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Russia doing its best to shed preconceived notions at 2018 World Cup

Could it really be true?! Charlie Gibson heads out to investigate...

YEKATERINBURG, Russia -- There is no quick way or short cut through passport control at Moscow's Domododevo Airport. If you want the cliched welcome to Russia, just stand in line with your documents and visa in neat order and wait for a humourless guard to keep you waiting (and sweating) for longer than is necessary before sending you on your way, just as you were beginning to fear being escorted to a dimly-lit side room.

When I arrived in Russia early last week for the World Cup, I knew what to expect following several previous trips to the country for Champions League or Confederations Cup games. And despite all of the cheery Russia 2018 imagery of mascots, fan zones and huge posters of either Lionel Messi or Cristiano Ronaldo smiling down at you, the same old Cold War-style "welcome" greeted me at the immigration desk.

Here we go again, was the immediate thought that sprung to mind.

Russia has many issues to address with the outside world and one of them is the image it projects beyond its borders. It does not appear to be a friendly place. It can be dark, grey and miserable, its politicians forceful, brusque and belligerent. Thanks to the events in Marseille during Euro 2016, its football supporters are now regarded across the world as violent hooligans.

Russian football is also tainted by a racism problem, with the national federation fined by FIFA as recently as May following the discriminatory chanting at France's black players during an international friendly in St. Petersburg.

So when I handed my passport over at Domododevo, it felt like Russia was doing its best to live up to its stereotype, the attitude that says, "If you don't like us, then we really don't like you." But after 10 days at Russia 2018, having travelled through Moscow, south to Volgograd and to Yekaterinburg, this World Cup's most easterly host city, it is clear to me that the country is showing its real self rather than the Soviet-era image many envisioned.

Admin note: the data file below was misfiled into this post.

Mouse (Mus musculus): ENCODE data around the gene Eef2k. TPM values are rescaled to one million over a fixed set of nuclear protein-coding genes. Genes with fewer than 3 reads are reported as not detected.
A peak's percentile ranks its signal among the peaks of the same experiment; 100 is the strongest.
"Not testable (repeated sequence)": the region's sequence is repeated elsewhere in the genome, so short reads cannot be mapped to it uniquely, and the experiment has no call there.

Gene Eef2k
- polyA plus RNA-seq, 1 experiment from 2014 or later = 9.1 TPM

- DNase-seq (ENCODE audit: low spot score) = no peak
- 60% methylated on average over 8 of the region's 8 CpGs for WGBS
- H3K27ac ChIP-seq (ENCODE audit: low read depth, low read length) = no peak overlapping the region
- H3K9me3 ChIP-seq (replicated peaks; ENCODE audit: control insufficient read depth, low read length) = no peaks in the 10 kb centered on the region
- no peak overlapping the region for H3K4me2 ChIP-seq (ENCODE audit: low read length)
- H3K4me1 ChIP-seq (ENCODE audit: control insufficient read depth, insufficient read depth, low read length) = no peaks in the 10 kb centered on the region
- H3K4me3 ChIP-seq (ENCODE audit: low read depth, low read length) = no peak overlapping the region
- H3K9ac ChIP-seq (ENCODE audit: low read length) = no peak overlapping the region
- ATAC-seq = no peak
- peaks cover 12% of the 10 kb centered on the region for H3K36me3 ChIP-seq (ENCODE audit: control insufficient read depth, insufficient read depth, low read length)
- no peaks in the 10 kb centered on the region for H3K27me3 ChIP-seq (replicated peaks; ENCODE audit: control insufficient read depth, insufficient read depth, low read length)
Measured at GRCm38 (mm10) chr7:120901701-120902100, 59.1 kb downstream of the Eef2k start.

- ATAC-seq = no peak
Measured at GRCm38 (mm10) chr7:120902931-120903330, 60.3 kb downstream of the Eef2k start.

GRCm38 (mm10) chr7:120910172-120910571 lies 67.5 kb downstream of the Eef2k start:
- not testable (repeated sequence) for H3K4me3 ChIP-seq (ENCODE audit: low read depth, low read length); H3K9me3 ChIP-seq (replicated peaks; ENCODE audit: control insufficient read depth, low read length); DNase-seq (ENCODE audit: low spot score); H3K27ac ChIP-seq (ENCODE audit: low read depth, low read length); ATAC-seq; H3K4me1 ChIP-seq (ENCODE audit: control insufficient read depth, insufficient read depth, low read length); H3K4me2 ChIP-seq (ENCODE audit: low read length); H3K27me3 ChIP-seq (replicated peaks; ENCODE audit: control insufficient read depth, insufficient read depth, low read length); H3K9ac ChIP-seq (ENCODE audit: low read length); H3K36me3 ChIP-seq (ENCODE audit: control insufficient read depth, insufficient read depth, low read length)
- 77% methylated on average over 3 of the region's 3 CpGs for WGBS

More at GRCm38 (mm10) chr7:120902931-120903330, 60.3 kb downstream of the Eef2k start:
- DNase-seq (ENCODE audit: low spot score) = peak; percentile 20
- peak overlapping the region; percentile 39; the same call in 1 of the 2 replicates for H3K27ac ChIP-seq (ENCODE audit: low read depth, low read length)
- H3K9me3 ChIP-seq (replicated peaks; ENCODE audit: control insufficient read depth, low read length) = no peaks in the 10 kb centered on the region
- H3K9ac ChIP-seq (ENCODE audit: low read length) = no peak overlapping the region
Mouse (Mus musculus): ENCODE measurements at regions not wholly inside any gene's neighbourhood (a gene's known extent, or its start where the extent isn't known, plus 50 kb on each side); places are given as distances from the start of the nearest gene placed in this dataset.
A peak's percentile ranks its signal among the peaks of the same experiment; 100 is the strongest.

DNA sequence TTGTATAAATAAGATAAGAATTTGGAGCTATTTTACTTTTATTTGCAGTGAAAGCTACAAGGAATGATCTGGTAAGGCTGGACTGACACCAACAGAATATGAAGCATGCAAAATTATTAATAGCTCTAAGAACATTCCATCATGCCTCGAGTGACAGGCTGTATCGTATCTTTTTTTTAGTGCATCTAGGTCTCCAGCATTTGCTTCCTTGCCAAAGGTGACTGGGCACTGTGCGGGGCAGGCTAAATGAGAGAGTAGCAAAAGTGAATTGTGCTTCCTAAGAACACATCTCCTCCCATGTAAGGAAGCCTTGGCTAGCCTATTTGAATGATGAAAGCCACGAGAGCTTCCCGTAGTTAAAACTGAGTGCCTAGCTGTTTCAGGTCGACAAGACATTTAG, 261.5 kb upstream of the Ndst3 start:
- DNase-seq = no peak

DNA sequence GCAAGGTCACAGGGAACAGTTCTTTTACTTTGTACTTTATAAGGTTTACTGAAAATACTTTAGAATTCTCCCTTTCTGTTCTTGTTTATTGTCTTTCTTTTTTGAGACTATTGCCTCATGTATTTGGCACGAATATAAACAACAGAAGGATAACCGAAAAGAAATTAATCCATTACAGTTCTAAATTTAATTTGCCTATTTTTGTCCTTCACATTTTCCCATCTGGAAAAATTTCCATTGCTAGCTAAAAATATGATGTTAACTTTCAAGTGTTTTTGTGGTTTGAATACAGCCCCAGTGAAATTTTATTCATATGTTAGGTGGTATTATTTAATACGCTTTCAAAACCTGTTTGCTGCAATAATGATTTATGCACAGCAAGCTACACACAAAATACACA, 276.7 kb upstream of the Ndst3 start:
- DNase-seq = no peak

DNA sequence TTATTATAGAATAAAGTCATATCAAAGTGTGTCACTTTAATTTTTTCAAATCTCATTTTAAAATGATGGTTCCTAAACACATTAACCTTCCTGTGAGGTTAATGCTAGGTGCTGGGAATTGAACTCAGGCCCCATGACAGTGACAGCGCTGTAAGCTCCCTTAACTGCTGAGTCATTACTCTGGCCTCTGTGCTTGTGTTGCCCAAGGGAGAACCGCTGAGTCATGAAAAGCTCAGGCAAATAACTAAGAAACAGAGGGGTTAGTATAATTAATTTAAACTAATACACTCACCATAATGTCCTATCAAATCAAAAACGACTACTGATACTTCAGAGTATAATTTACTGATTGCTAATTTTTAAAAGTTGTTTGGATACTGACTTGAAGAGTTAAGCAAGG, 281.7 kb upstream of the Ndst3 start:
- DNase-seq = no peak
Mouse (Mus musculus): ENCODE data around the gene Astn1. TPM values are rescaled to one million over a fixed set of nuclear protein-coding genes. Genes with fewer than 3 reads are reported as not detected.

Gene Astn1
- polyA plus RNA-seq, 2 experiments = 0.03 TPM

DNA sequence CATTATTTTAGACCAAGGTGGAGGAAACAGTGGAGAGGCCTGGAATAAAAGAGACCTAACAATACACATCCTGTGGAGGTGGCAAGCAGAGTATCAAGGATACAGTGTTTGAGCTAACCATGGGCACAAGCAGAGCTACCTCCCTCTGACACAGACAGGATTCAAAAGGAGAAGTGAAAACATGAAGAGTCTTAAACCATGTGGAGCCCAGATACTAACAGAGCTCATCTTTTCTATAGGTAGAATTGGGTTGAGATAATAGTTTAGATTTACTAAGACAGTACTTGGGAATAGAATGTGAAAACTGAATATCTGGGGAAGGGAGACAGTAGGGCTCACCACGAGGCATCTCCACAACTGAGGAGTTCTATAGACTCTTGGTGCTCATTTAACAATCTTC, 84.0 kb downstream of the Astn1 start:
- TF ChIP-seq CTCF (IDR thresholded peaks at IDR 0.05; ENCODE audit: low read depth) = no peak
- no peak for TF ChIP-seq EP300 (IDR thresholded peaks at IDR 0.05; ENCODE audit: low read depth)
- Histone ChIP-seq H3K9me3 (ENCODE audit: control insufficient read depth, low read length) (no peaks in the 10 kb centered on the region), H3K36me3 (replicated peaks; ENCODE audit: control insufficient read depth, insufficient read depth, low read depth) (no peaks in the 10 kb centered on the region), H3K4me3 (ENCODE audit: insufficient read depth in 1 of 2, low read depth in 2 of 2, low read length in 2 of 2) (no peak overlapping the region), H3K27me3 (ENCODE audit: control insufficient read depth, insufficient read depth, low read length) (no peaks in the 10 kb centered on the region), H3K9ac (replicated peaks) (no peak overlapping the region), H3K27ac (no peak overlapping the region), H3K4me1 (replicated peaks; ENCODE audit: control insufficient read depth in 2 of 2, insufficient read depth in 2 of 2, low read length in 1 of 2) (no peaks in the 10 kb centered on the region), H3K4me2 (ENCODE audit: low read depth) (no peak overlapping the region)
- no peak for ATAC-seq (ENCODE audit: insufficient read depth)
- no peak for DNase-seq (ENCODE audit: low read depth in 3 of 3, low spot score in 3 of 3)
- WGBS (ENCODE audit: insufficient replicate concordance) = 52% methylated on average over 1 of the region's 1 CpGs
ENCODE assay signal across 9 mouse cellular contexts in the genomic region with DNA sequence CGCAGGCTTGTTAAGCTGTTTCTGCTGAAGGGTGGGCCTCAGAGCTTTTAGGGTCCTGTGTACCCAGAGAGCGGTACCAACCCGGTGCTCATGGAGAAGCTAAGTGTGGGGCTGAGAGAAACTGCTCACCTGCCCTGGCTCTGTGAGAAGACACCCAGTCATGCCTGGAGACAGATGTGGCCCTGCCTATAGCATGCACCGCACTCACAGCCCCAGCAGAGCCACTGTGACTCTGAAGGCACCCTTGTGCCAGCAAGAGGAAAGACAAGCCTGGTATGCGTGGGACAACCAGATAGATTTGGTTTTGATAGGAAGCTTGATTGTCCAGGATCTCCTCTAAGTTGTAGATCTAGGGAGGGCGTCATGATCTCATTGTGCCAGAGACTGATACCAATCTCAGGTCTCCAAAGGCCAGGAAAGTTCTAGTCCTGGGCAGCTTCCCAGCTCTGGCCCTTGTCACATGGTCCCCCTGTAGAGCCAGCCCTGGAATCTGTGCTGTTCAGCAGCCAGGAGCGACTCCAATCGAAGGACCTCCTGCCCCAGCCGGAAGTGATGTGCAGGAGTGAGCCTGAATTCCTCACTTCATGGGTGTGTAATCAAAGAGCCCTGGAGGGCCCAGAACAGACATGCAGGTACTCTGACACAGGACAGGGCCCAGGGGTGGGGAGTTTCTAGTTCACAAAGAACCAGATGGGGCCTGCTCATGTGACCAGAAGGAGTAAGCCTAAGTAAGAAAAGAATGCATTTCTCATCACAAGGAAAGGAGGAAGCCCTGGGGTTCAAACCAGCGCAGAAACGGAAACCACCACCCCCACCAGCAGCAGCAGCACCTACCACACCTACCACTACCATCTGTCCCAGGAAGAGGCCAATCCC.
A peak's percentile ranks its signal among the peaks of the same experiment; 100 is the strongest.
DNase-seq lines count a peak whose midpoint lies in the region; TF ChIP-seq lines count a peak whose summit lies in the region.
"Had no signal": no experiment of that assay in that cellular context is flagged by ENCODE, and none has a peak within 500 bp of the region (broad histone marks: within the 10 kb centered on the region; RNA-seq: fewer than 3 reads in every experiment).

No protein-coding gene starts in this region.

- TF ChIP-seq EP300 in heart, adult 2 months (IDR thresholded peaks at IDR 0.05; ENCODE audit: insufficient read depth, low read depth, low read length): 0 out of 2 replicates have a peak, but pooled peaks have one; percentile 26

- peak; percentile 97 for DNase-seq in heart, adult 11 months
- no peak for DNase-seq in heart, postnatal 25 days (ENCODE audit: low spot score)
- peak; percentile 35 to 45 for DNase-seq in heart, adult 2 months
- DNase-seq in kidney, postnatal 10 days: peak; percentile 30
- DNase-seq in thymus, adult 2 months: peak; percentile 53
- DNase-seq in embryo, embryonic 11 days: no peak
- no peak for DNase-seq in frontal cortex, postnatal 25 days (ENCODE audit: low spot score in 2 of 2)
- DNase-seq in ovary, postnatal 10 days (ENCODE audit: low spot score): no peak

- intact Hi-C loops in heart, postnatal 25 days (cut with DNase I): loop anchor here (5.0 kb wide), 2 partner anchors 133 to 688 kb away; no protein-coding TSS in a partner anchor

The country is not changing; rather, it is simply that Russians are being themselves while the outsiders are discovering that all of their own misconceptions are based on nothing more than outdated -- and misinformed -- opinions of the country.

One journalist colleague, a Belgian tasked with reporting on his country's Group G rivals, arrived in Volgograd for the England versus Tunisia game at the weekend having rented an apartment in the city. The Russian owners not only offered to collect him from the airport but also printed a map highlighting local restaurants, supermarkets and the location of cash machines. None of that was in the brochure when he booked, but his hosts were simply keen to be as hospitable as many other Russians have been.

England fans in Volgograd spoke of how they were embarrassed to have so badly misjudged their hosts. They cited the events of Marseille, of course, and also blamed the media for "scare stories" that influenced their opinions and deterred many thousands of fellow English supporters from travelling to this World Cup. Less than 3,000 England fans watched the game against Tunisia in Volgograd but having decided, seemingly against their better judgement, to fly to Russia, those that did make the journey had been blown away by the friendly welcome.

"They can't do enough for us," said Paul from Nottingham, who had been in Marseille when English fans were attacked by Russian hooligans.

"They have been really lovely people and I'm personally annoyed that I allowed myself to think it would be difficult here."

Politically, Russia is at odds with some of the nations competing in this World Cup, with both the Australian and UK governments boycotting the competition by refusing to send politicians to games. But Russia's people appear determined to let their actions, rather than the politicians' words, do the talking.

Whether it is hotel staff offering their own mobile phone number to enable you to gain access to the internet -- it is frustratingly difficult to do so without a Russian phone -- or commuters on the Moscow Metro taking time to help you navigate a system still largely signposted in Cyrillic letters, Russians have been desperate to help.

One taxi driver in Volgograd, speaking through broken English, summed up what seems to be the mood of the majority of Russians.

First of all, he began with football, laughing about when his team, Rotor Volgograd, eliminated Manchester United from the UEFA Cup in 1995. "Even your goalie scored," he said, recalling Peter Schmeichel's late header for United.

But he went on to ask "why so few English fans in Volgograd? Why are you scared?"

"We are just the same," he said. "We work, we like beer and family and football. We are not the politicians." And then, with what seems to be the stock question of every taxi driver in Russia during this World Cup, he asked, "Do you like Russia?"

My answer was simple. "Yes, it's a great country and I have enjoyed every minute of being here."

The Russians just want the rest of the world to see them as normal people, the same as everybody else, and this World Cup is proving that to be beyond doubt.

Mark Ogden is a senior football writer for ESPN FC. Follow him @MarkOgden_

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